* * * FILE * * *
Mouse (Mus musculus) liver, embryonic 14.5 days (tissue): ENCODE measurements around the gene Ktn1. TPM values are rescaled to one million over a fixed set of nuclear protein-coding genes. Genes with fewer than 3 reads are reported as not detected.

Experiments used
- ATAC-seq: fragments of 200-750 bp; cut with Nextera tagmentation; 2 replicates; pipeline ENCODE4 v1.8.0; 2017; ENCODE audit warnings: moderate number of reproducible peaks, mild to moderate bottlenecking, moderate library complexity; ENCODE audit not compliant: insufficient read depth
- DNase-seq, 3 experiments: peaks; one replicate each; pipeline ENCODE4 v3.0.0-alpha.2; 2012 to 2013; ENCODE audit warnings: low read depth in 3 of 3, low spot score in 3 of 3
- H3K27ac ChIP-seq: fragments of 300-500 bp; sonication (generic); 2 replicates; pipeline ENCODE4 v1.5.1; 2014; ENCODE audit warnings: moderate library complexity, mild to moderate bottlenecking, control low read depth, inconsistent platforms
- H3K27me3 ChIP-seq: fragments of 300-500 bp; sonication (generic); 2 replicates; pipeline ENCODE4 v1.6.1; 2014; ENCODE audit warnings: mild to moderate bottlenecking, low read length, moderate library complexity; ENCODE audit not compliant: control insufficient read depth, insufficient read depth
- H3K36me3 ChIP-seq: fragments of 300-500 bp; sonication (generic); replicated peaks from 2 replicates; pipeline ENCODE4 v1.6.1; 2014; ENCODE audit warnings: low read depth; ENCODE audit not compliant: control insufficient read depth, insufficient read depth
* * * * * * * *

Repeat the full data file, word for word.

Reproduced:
Mouse (Mus musculus) liver, embryonic 14.5 days (tissue): ENCODE measurements around the gene Ktn1. TPM values are rescaled to one million over a fixed set of nuclear protein-coding genes. Genes with fewer than 3 reads are reported as not detected.

Experiments used
- ATAC-seq: fragments of 200-750 bp; cut with Nextera tagmentation; 2 replicates; pipeline ENCODE4 v1.8.0; 2017; ENCODE audit warnings: moderate number of reproducible peaks, mild to moderate bottlenecking, moderate library complexity; ENCODE audit not compliant: insufficient read depth
- DNase-seq, 3 experiments: peaks; one replicate each; pipeline ENCODE4 v3.0.0-alpha.2; 2012 to 2013; ENCODE audit warnings: low read depth in 3 of 3, low spot score in 3 of 3
- H3K27ac ChIP-seq: fragments of 300-500 bp; sonication (generic); 2 replicates; pipeline ENCODE4 v1.5.1; 2014; ENCODE audit warnings: moderate library complexity, mild to moderate bottlenecking, control low read depth, inconsistent platforms
- H3K27me3 ChIP-seq: fragments of 300-500 bp; sonication (generic); 2 replicates; pipeline ENCODE4 v1.6.1; 2014; ENCODE audit warnings: mild to moderate bottlenecking, low read length, moderate library complexity; ENCODE audit not compliant: control insufficient read depth, insufficient read depth
- H3K36me3 ChIP-seq: fragments of 300-500 bp; sonication (generic); replicated peaks from 2 replicates; pipeline ENCODE4 v1.6.1; 2014; ENCODE audit warnings: low read depth; ENCODE audit not compliant: control insufficient read depth, insufficient read depth